The Greatest Technologist of All

Candice eetimesThose that have heard me speak on designing color displays will recognize a consistent refrain of carefully matching the capabilities of the display to that of the Human Vision System (HVS).  At times, to accomplish this, I take advantage of the design inspiration concept of biomimicry, the recognition that natural selection has already found a favorable solution through evolving forms toward a local optimum, given the constraints of the cost of time, energy, and materials that nature must use.  By taken a lesson from nature, we often can find that a good solution already exists.

But we must differentiate between taking inspiration from nature and actually using an evolved solution to essentially the same problem that we as designers, engineers, and inventors face.  Nature can provide abundant beauty in both form and color.  Many an artist as reflected that beauty in their work.  But this is not “biomimicry”… and just because an engineering solution bears a resemblance to something in nature, may even have been inspired by such, does not mean that it is being applied to the same problem.

Consider an example often touted in the press as being engineering biomicry, the curved impeller / propeller designed by Jay Harmon and manufactured by Pax Scientific.  Their impeller is often described as having been inspired by the calla lily or the spiral nautilus shell:

But, while it may have been inspired by the lovely curves of the flower, this impeller owes its design more to Archimedes’ screw than any evolutionary process to solve the problem of fluid mixing.

Similarly we must differentiate between merely using a natural biomaterial, though it may be used for exactly the same purpose for which it was selected for by nature.  For example, antibiotics are most often discovered in nature, since many organisms must fend off bacteria.  But that shouldn’t be called biomimicry.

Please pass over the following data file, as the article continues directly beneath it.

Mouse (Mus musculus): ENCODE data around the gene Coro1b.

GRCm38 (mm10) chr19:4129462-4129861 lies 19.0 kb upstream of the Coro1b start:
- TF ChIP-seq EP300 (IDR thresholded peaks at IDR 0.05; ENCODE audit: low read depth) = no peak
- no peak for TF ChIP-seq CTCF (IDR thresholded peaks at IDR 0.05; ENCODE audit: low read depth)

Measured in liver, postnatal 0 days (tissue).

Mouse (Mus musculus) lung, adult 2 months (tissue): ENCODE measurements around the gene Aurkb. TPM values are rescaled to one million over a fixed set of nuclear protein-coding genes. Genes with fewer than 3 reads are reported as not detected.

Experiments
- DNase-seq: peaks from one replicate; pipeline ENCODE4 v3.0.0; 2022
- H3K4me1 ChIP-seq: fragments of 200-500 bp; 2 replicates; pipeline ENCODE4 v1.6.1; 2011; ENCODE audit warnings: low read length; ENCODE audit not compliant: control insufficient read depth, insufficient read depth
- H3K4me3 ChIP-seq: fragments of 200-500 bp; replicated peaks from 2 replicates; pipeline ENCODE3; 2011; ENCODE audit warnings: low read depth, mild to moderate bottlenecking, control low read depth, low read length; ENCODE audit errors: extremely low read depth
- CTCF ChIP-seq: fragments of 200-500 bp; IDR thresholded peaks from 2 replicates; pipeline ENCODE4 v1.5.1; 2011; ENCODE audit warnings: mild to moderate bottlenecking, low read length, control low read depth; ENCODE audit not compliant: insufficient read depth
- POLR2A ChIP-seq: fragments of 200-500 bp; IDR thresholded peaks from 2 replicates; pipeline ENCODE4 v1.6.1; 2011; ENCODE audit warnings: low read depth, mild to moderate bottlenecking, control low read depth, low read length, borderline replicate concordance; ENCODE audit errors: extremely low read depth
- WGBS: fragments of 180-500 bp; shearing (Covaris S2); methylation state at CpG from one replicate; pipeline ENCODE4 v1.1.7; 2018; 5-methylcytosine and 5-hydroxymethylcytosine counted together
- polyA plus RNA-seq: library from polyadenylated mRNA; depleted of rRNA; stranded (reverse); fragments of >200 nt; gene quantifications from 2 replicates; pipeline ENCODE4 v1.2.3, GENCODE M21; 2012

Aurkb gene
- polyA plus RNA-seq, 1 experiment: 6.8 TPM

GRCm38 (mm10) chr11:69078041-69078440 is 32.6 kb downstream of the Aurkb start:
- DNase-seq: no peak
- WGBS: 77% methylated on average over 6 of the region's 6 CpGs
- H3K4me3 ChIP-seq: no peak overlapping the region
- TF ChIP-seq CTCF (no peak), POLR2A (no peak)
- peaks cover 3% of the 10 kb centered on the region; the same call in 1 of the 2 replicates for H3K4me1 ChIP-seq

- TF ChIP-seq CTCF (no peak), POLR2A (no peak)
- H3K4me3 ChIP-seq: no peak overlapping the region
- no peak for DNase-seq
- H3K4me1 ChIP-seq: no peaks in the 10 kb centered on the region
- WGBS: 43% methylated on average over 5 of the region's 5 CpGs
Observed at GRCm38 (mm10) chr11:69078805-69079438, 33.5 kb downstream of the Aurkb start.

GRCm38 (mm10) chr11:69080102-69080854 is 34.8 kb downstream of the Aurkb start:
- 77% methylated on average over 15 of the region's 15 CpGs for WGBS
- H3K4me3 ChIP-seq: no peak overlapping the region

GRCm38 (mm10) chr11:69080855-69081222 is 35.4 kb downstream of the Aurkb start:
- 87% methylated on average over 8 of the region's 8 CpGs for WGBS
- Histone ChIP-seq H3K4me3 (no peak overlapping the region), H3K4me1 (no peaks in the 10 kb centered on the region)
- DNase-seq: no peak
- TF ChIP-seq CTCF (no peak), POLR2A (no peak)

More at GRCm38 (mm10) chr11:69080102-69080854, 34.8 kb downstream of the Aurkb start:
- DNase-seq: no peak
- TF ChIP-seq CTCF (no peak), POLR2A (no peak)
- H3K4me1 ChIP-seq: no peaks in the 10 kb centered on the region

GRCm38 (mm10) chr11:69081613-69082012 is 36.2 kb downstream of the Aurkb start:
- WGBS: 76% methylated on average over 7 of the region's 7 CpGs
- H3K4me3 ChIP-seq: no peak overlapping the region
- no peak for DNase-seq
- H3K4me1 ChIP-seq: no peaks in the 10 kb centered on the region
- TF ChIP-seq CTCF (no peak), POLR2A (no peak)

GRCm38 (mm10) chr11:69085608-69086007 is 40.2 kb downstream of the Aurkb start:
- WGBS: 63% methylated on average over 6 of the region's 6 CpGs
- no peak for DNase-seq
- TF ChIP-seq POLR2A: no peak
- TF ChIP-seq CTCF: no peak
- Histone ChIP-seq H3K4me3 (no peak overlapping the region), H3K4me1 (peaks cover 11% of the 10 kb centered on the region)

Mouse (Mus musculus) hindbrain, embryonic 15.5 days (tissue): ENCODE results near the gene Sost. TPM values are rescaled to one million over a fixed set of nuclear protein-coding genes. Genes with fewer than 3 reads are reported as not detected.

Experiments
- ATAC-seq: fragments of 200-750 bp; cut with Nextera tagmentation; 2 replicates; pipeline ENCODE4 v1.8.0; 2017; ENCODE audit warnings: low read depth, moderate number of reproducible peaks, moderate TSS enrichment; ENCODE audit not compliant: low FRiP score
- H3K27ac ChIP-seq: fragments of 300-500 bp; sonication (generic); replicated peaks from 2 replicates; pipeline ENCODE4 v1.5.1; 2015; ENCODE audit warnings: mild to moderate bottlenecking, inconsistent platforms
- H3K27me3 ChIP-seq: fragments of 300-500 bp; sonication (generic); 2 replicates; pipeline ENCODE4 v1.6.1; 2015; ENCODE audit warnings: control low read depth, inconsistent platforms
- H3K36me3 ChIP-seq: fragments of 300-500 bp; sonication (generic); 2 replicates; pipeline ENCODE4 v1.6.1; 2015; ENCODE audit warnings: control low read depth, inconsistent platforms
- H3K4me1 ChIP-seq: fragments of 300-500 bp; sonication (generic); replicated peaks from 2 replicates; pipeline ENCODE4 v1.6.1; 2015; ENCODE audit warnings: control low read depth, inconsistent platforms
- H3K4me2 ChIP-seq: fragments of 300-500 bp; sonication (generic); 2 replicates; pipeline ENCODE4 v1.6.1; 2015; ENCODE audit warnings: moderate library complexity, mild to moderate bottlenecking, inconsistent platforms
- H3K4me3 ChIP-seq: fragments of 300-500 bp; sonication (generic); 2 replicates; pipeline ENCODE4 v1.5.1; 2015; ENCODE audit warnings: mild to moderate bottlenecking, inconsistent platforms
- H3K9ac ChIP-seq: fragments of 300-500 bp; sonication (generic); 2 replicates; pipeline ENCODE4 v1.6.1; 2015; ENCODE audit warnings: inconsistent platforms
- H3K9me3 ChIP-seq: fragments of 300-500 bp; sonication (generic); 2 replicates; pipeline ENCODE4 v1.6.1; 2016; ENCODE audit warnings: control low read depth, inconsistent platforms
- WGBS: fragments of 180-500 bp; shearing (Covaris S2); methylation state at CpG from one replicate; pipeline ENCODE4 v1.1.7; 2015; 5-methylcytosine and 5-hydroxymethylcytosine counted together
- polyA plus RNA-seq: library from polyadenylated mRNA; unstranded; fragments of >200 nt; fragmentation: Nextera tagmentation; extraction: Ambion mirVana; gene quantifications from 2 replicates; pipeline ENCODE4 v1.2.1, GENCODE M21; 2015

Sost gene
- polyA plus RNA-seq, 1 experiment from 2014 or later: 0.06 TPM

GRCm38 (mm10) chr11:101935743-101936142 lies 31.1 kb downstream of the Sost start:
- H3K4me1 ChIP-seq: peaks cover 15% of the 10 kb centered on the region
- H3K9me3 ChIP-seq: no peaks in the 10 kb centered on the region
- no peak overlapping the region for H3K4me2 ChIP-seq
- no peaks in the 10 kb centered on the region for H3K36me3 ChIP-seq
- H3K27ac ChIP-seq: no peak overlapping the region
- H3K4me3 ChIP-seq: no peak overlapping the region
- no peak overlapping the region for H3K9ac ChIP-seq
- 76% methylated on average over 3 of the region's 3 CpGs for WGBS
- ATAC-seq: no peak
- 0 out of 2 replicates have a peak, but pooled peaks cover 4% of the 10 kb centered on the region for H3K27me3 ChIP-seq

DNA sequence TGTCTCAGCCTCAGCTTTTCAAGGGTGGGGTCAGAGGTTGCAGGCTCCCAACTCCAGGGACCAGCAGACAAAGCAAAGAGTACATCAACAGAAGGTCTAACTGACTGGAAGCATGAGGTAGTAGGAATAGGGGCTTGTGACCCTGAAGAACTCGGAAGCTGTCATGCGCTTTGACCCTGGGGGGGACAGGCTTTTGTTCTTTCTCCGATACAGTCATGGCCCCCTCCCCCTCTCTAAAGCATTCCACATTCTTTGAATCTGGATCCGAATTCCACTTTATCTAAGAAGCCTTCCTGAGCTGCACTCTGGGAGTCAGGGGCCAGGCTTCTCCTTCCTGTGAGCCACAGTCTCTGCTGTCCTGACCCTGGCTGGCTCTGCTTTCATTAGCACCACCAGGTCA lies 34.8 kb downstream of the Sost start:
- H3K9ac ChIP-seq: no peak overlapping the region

So what would be an example of biomimicry?  For one of the most obvious example, one need look no further than up into the sky at the nearly constant traffic of airplanes.  The early pioneers of aviation, starting with Leonardo DaVinci, Otto Lilienthal, John Montgomery, onto the Wright Brothers, all took careful note how nature solved the problem of flight and emulated her.

Sometimes engineers and nature come up with the same solution.  Albert Einstein was a great inventor as well as a famous physicist.  One of his most important inventions was the reverse flow heat exchanger, perhaps the most efficient heat exchanger yet developed, or evolved.  It turns out that many marine mammals, notably the cetacea (whales, dolphins, and porpoises) use exactly this same mechanism to supply oxygen to their skin will retaining body heat.  I don’t know if Einstein knew that or not, but I doubt it.  So, should we call that an example of biomimicry, or merely that great minds think alike?

In any case, if one wonders why a high tech inventor like myself bothered to study not only physics, but psychology and biology, one need look to further than at nature, the greatest technologist of all.

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